Treatment of Necrotizing Fasciitis of The Head and Neck Using NegativePressure Wound Therapy
Treatment of Necrotizing Fasciitis of The Head and Neck Using Negative Pressure Wound Therapy
Aug 2018, Chen Shu-Jun, et. Al, JOMFS
Summarized by: Joe Masselli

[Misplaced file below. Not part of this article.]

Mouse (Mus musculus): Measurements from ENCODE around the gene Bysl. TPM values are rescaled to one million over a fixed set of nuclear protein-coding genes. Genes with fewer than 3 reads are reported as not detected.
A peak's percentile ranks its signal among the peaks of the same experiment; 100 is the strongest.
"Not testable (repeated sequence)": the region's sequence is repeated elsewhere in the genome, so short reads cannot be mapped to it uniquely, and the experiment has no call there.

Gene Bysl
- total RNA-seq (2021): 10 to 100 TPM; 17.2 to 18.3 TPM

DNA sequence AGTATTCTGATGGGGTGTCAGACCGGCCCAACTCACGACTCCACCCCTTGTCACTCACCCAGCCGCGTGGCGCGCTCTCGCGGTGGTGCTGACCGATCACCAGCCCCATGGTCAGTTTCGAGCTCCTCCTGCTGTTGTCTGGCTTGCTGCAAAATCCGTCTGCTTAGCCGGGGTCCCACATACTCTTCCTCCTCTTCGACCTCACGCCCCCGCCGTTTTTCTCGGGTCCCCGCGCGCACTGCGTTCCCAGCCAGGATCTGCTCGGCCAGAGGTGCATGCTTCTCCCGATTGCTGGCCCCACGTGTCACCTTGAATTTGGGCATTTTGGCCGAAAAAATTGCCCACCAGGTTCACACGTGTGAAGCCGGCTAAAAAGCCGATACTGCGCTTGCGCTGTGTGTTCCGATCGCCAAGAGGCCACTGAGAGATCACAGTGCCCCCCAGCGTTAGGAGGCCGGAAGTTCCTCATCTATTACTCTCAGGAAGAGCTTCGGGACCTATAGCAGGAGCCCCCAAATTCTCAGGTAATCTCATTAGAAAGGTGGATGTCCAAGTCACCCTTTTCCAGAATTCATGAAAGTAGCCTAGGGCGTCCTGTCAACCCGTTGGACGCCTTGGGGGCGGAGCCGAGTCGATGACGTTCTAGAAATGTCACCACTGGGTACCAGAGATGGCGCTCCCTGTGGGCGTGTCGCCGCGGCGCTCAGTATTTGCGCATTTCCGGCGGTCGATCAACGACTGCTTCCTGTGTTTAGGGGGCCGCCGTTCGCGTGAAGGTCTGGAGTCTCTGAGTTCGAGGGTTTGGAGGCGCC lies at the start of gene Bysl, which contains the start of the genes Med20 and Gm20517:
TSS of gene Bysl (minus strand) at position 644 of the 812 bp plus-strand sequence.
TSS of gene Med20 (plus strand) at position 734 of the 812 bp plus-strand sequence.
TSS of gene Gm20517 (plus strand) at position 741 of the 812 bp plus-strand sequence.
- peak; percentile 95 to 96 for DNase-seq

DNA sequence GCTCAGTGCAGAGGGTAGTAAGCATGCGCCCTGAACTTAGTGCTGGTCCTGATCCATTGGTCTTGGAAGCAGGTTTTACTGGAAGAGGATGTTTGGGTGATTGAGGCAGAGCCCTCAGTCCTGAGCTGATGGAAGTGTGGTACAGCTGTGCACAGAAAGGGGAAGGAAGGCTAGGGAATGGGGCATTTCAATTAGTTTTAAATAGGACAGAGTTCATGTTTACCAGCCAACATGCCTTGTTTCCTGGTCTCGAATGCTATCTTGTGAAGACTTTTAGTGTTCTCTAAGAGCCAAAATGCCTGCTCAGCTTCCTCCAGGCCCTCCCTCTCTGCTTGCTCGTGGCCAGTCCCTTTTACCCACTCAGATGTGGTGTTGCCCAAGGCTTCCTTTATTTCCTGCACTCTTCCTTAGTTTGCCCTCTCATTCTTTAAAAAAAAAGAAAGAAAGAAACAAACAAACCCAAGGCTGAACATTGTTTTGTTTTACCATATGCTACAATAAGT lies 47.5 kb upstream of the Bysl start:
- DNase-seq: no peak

Necrotizing fasciitis is a rapidly spreading and deadly infection of the deep muscle tissue and fascia characterized by polymicrobial exotoxin-mediated destruction. These infections present subtly as small tissue lesions at the wound site. The microbes can be introduced by a penetrating object seeding preexisting skin bacteria into the wound or by carrying the bacteria in on its surface. The wound does not look unlike a simple cut or scrape with the exception of extreme pain upon palpation. The traditional treatment for Necrotizing fasciitis is immediate and radical surgical debridement of the involved soft tissue to prevent further spread. In this article, Dr. Chen and colleagues investigated the use of negative pressure wound therapy (NPWT) in the treatment of necrotizing fasciitis of the head and neck. Negative pressure wound therapy involves applying a vacuum device in addition to a sponge or gauze dressing to the wound site. This is followed by irrigation with sodium chloride solution and placement of a membrane. The idea of the technique is to remove fluid and gross debris that will prevent successful wound healing. The authors found that NPWT of the head and neck hastened the recovery of the seven subjects to an average of 17.3 days and showed increased granulation formation compared to subjects that were not treated with negative pressure. These results could point to improved outcomes to patients suffering from this deadly condition.